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Whether we realize it or not, each of us has a worldview by which we navigate life. Our worldviews are the philosophy and concept of how the world works. They encompass a wide range of ideas that fundamentally affect all our decisions. Your worldview answers questions like what is my purpose, who is God, is there a God, why am I here, and so much more.

Our worldview is shaped by the influences of our culture, parents, church, friends, experiences, education, and life itself. Having grown up in a children’s home with multiple sets of parents, been adopted, lived in a foreign country during my teen years, attended many different denominations, and then become a Christian in my twenties, my worldview and the many presuppositions I have are often challenged.

Recently, my church began a study in the book of Mark. I love the expository preaching that works through a passage of Scripture, and often an entire book, verse by verse, carefully drawing out the meaning in its original context.

The first sermon was an overview of Mark, an introduction to the bigger picture of what the apostle John Mark was trying to convey. Having been in church my whole life, and having read the Gospel of Mark many time over, I quickly realized that I knew only the stories and memorized popular verses. I had missed the larger overarching theme and purpose of the book.

Mark isn’t just a story of how Jesus came to bring redemption. Rather, John Mark adamantly emphasized that God’s work is often contrary to cultural expectations. The Jews were waiting for the Messiah to set up a kingdom on earth with hopes of overthrowing the Roman Empire. However, Jesus became the Messiah not through power, but through suffering and death.

How does that relate to us today? As a Christian in the 21st century, I am inundated through media, social media, and culture with the mentality that I deserve things to go the way I want them to. My ideals should come to fruition. However, the book of Mark reminds me that we are called to be like Christ. The life of Christ was not one of ease, wants, desires, and ideas. It was a life of service and sacrifice often accompanied by ridicule, hurts, and betrayal.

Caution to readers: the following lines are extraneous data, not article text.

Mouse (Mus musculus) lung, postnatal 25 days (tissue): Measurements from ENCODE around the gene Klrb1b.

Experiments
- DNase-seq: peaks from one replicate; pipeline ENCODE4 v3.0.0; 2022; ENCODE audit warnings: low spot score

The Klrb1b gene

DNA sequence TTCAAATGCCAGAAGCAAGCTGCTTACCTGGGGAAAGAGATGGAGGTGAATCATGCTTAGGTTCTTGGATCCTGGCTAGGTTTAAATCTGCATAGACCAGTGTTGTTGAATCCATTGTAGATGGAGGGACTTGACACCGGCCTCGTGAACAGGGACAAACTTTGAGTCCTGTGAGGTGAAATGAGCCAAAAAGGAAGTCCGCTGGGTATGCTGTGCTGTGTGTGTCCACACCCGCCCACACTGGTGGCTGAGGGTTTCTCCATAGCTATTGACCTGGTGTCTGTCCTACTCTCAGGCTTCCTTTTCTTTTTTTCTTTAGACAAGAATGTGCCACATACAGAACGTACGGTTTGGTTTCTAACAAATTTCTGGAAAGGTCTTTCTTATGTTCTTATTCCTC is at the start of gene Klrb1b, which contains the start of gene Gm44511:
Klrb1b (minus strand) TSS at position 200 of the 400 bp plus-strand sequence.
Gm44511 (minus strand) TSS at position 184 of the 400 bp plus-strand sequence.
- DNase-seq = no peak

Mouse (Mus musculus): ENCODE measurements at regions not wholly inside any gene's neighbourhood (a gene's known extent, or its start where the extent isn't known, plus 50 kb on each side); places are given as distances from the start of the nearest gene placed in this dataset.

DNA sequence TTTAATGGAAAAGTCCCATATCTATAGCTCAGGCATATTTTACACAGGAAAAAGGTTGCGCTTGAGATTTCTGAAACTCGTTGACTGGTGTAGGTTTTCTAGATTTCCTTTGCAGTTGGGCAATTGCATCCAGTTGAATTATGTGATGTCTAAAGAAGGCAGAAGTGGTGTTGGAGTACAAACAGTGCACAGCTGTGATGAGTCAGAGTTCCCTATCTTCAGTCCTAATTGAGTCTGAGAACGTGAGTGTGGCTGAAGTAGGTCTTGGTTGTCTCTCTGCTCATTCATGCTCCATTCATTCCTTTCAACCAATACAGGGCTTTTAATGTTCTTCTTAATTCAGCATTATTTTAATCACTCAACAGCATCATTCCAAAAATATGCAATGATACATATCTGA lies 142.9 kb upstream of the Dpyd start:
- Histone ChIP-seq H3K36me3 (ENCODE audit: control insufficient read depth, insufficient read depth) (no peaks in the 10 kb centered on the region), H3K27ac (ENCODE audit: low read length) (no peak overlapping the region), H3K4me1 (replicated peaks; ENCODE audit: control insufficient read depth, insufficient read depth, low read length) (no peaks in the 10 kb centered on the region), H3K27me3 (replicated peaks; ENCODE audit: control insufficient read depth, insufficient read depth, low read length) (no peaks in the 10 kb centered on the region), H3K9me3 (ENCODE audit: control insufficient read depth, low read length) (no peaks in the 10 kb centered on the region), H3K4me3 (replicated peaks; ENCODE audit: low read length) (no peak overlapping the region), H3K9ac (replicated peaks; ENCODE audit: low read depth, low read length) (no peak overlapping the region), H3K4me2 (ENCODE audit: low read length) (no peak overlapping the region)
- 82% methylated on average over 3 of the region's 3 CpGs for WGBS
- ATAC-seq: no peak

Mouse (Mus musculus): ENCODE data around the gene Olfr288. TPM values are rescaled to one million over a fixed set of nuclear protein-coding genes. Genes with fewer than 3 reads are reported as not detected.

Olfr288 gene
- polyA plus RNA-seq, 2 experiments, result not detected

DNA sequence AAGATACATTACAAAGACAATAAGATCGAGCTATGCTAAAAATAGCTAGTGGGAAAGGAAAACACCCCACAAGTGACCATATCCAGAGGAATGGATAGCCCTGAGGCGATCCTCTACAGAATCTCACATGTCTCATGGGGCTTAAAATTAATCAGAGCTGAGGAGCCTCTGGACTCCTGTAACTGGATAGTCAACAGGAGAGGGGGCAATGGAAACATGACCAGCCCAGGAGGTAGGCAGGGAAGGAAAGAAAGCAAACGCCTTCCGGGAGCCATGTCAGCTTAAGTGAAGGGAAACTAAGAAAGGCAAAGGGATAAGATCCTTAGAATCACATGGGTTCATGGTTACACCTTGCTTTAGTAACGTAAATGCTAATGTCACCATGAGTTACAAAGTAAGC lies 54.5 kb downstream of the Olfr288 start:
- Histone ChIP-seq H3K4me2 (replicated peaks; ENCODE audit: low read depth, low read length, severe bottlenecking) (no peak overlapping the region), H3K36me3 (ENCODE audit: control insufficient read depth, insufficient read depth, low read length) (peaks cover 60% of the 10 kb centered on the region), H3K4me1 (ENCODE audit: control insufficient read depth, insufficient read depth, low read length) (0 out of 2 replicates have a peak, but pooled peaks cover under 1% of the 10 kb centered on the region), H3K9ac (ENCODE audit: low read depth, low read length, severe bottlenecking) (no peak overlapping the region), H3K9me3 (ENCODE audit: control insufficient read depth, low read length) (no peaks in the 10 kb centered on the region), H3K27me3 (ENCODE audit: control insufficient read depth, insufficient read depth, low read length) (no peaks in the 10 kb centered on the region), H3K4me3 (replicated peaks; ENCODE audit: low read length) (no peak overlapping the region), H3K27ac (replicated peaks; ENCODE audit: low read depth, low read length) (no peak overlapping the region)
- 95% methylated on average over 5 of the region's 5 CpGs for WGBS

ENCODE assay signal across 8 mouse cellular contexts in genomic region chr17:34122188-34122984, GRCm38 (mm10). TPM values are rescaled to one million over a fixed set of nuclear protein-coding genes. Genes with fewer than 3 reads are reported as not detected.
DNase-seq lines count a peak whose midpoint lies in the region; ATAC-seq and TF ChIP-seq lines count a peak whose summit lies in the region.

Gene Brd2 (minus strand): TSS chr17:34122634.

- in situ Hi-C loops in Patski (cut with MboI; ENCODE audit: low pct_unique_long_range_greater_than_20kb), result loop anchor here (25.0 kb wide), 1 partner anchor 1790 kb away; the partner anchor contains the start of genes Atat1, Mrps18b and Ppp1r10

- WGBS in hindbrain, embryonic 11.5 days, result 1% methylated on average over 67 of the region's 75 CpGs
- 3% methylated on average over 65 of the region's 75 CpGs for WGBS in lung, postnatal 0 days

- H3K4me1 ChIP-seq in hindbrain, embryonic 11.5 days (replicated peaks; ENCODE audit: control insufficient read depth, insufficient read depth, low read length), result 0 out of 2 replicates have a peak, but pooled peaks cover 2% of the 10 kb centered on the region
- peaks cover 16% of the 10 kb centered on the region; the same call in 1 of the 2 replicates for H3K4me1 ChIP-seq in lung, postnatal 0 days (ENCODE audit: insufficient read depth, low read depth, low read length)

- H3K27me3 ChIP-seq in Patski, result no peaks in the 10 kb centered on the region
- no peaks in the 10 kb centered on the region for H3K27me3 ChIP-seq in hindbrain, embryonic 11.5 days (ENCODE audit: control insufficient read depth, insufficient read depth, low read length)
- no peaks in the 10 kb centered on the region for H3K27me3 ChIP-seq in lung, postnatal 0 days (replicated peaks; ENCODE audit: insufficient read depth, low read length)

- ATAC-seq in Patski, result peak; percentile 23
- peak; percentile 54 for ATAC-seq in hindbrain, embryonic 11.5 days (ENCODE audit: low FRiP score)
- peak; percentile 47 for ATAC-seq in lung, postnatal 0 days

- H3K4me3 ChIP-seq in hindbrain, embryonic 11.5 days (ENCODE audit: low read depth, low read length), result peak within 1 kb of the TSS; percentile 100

My life has had many significant changes in the last few years with the death of my father and sister and the ending of a twenty-one year marriage. Processing through the hurts, disappointments, and challenges of these events could easily cause my faith to waver. But by allowing my worldview to be challenged and brought back into the truth of the gospel, I can confidently say that all things are of Him, by Him, and for Him.

With five kids in their teen and early adult years, Rebecca shares the many ups and downs of parenting, homeschooling, and keeping it all together. As the Well Planned Gal she mentors women towards the goal of discovering the uniqueness Christ has created in them and their family and how to best organize and plan for the journey they will travel.

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